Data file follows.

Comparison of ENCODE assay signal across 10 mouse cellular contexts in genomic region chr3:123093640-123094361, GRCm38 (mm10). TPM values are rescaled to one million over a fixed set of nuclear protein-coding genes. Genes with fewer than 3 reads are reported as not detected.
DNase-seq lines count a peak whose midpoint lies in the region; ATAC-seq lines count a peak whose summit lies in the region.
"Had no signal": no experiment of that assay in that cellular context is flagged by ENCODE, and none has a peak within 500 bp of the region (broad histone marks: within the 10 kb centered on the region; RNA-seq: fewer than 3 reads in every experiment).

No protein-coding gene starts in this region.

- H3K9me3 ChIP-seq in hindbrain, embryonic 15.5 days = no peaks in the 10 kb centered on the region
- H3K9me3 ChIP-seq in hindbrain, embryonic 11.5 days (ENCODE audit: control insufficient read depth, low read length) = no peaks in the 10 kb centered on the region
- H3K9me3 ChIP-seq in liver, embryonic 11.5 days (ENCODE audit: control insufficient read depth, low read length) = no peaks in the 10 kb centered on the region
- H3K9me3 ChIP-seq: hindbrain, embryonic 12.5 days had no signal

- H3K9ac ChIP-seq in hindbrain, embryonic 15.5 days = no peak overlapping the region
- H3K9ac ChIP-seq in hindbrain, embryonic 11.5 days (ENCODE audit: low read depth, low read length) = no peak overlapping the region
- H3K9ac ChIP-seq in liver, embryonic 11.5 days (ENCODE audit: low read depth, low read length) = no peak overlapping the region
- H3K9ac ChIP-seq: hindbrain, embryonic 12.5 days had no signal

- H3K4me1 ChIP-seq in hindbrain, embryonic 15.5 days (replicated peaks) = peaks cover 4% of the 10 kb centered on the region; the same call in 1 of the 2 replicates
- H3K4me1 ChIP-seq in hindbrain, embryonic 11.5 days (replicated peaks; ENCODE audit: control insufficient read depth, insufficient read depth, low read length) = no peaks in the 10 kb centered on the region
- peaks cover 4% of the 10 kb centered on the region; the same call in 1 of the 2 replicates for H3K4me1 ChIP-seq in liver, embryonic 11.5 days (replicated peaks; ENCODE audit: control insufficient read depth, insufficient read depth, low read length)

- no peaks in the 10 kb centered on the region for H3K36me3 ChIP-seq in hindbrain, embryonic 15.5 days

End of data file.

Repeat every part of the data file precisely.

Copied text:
Comparison of ENCODE assay signal across 10 mouse cellular contexts in genomic region chr3:123093640-123094361, GRCm38 (mm10). TPM values are rescaled to one million over a fixed set of nuclear protein-coding genes. Genes with fewer than 3 reads are reported as not detected.
DNase-seq lines count a peak whose midpoint lies in the region; ATAC-seq lines count a peak whose summit lies in the region.
"Had no signal": no experiment of that assay in that cellular context is flagged by ENCODE, and none has a peak within 500 bp of the region (broad histone marks: within the 10 kb centered on the region; RNA-seq: fewer than 3 reads in every experiment).

No protein-coding gene starts in this region.

- H3K9me3 ChIP-seq in hindbrain, embryonic 15.5 days = no peaks in the 10 kb centered on the region
- H3K9me3 ChIP-seq in hindbrain, embryonic 11.5 days (ENCODE audit: control insufficient read depth, low read length) = no peaks in the 10 kb centered on the region
- H3K9me3 ChIP-seq in liver, embryonic 11.5 days (ENCODE audit: control insufficient read depth, low read length) = no peaks in the 10 kb centered on the region
- H3K9me3 ChIP-seq: hindbrain, embryonic 12.5 days had no signal

- H3K9ac ChIP-seq in hindbrain, embryonic 15.5 days = no peak overlapping the region
- H3K9ac ChIP-seq in hindbrain, embryonic 11.5 days (ENCODE audit: low read depth, low read length) = no peak overlapping the region
- H3K9ac ChIP-seq in liver, embryonic 11.5 days (ENCODE audit: low read depth, low read length) = no peak overlapping the region
- H3K9ac ChIP-seq: hindbrain, embryonic 12.5 days had no signal

- H3K4me1 ChIP-seq in hindbrain, embryonic 15.5 days (replicated peaks) = peaks cover 4% of the 10 kb centered on the region; the same call in 1 of the 2 replicates
- H3K4me1 ChIP-seq in hindbrain, embryonic 11.5 days (replicated peaks; ENCODE audit: control insufficient read depth, insufficient read depth, low read length) = no peaks in the 10 kb centered on the region
- peaks cover 4% of the 10 kb centered on the region; the same call in 1 of the 2 replicates for H3K4me1 ChIP-seq in liver, embryonic 11.5 days (replicated peaks; ENCODE audit: control insufficient read depth, insufficient read depth, low read length)

- no peaks in the 10 kb centered on the region for H3K36me3 ChIP-seq in hindbrain, embryonic 15.5 days